Of course, if the artefact ends up in the underground vault of the archetypal mad collector then this is hardly a good thing nor of benefit to scholarship but at least it's safe and will probably reemerge at some time.

There's an interesting book called 'The Secret Life of Buildings' and the final paragraph of the chapter on the Parthenon struck me as thought provoking.
Quote :
One day, all that will be left of the Parthenon will be fragments imprisoned in museums; copies by the banks of the Mississippi, the Kelaniya, the Forth or the Danube; the drawings of Stuart and Revett; millions of fading photographs and hundreds of written eulogies, from Thucydides's to this one.
Then, liberated from physical being, the Parthenon will have become nothing but an idea, and at last it will be perfect.

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PostSubject: Re: At what point does historical worth exceed monetary worth?   Sun 03 Jun 2012, 12:16

The Parthenon was lucky. Only chunks of it could be stolen, and even then such removals were recorded sufficiently for provenance to be pretty much held intact for the entire structure. If, in the end, it achieves perfection as an idea having at last been divested of its physical being, then we are still left with a very detailed history of the entire process.

But compare that to, say, individual contemporary Greek statuary which was removed in antiquity - principally by Romans, who were rather remiss about saying where they came from or even what they represented when in context (or crucially, what they changed when they copied them). This leaves us with glaring gaps in our knowledge filled with educated guesswork when we attempt to assess the true original context of many of these relics, despite the fact that thousands of such relics exist today, and some only because they were looted in their history. From them we learn much more about Roman history than Greek, at least through evidential deduction.

When all relics are unprotected, and therefore as prone as Greek statuary once was to be removed from original context, then history of their origin is obfuscated, not enhanced, even though their subsequent history might well be colourful and informative about the looters' culture. If we are in a position to protect them when in that original context, should we not?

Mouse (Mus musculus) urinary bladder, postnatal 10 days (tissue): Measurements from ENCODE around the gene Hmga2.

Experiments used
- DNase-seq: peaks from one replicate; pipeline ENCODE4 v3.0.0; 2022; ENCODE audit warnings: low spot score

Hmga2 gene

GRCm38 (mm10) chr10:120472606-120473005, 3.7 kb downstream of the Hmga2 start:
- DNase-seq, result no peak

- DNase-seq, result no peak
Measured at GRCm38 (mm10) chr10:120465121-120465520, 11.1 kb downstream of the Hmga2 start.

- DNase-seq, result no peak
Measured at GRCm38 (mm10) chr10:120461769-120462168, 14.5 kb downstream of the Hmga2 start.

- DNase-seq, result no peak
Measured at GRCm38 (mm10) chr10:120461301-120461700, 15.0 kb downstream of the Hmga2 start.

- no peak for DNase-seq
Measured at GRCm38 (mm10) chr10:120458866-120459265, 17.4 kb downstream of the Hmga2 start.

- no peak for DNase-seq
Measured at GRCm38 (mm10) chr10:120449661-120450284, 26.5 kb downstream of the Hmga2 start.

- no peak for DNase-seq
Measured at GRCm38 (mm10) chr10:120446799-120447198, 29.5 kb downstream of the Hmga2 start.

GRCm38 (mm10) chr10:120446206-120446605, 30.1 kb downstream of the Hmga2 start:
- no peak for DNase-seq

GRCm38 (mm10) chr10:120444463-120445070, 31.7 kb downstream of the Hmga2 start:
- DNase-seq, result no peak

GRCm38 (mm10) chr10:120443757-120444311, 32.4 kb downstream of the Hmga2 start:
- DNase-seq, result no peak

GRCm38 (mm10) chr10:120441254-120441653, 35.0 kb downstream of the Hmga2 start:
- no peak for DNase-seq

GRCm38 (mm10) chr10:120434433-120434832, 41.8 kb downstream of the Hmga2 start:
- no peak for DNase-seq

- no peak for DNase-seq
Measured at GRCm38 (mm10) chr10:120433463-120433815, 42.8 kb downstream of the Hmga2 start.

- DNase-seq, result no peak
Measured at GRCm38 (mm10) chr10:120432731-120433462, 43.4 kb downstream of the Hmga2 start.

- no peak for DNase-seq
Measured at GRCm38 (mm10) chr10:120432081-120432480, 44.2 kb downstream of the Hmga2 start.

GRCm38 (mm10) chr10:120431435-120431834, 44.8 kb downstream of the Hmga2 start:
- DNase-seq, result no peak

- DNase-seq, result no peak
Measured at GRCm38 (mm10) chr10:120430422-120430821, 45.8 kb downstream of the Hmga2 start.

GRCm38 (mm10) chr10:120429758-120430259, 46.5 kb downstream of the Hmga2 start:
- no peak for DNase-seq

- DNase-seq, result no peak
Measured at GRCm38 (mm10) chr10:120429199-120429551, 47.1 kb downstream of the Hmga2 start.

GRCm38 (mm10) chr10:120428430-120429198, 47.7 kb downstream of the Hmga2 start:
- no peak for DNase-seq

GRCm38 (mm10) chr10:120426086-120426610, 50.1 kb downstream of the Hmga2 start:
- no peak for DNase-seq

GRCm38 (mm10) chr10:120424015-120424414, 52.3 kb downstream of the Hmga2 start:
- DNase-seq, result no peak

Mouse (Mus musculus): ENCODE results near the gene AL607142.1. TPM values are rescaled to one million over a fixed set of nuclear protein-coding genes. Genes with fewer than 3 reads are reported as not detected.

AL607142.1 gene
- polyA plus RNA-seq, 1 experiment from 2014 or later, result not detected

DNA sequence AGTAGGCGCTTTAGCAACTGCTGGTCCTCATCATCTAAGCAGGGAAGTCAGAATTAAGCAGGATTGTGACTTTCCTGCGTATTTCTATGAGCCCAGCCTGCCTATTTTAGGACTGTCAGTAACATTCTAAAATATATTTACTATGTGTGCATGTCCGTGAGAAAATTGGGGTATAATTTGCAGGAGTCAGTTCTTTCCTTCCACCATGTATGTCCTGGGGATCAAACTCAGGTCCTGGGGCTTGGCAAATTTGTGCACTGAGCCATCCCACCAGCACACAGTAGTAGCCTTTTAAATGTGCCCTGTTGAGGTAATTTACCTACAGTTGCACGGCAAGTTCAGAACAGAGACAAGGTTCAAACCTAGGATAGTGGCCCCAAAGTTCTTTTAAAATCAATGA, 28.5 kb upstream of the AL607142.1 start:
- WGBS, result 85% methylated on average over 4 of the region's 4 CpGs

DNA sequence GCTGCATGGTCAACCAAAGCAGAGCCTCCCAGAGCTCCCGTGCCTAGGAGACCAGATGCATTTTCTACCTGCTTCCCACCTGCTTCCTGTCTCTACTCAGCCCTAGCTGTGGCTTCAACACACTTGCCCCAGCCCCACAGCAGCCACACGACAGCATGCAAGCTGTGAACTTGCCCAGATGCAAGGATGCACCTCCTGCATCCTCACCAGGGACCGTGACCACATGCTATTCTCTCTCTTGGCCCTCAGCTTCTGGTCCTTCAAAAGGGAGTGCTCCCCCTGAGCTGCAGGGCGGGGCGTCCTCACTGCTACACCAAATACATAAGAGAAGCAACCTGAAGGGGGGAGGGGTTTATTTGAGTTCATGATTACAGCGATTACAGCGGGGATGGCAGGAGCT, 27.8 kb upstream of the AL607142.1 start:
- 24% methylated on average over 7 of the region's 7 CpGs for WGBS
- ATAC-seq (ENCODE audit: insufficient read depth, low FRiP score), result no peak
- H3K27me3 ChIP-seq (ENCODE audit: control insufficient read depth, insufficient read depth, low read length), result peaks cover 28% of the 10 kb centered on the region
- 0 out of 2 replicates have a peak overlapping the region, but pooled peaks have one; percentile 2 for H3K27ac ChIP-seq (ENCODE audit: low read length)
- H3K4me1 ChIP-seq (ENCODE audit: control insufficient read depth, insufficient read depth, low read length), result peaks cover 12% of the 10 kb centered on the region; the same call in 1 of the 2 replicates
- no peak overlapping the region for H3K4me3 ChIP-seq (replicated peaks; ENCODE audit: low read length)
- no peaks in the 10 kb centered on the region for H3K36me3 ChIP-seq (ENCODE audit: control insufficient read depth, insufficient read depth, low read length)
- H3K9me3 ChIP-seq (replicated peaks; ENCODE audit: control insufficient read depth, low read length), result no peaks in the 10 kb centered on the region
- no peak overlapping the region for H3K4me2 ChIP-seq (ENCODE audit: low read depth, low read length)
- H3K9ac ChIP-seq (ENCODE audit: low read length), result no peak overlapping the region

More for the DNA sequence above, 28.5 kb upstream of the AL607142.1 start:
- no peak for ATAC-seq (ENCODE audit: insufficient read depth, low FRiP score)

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PostSubject: Re: At what point does historical worth exceed monetary worth?   Sun 03 Jun 2012, 12:44

Of course we should, and current legislation is sometimes going that way, not just with individual artefacts and sites but with wider landscapes which are possibly even more important, but as always there's a nexus of values, politics and financial implications impacting on these decisions. There's the truism, that is actually true, that archaeology and history are always political and I'm afraid that, until those of us who care about these things and do so beyond simple tourism value and insidious national identity promotion, have a voice that is influential, nothing will be achieved.

I'm currently interested in the decisions that have been made here with regard to the preservation and promotion of archaeological remains, in particular to the establishment of the Central Scotland Forest which lies across the central belt and encompasses the heartland of the 18, 19, 20th c. industrial belt. It is striking that, in the North, the deserted townships of the Clearances are preserved, often scheduled and presented as icons of Scotland and its past: those in the centre have been largely ploughed over and planted in the name of environmental improvement despite being far more relevant to the history of the population today. What exactly is going on here?
I'd be interested in folks' thoughts about the situation where they are. I've read a little about Ireland, o'Sullivan, Ronayne and Cooney for example, but those articles are about 10 years old now, and since it's clearly an ongoing issue there, I'd appreciate any pointers to good up to date stuff - that's aimed at you of course Nordy baby!
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PostSubject: Re: At what point does historical worth exceed monetary worth?   Sun 03 Jun 2012, 16:31

I'm not sure what to make of this one;

http://now.msn.com/living/0601-holocaust-survivor-tablet
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PostSubject: Re: At what point does historical worth exceed monetary worth?   Sun 03 Jun 2012, 16:55

I can think of no good reason why a legal precedent should be established whereby the estate of the receiver of stolen goods be allowed hold on to those goods as the receiver had acquired them when undergoing a traumatically difficult experience.

In the case of very ancient artefacts stolen from a public museum it is even more imperative that they be returned to their last legal owner, as this returns them into a system whereby they are available for future research - not to mention displayable to the public in a manner which best translates their true historical value.

In this particular case I would think the best course of action is for the museum in Berlin to turn a blind eye to whatever illegality might have occurred in the past - especially that past - and find a way to display public gratitude to Herr Flamenbaum for having obviously looked after the artefact so well over the years. The story of the artefact's more recent years is worthy of historical commemoration too.

If the family are now simply trying to profit financially from it however then let the law take its full course.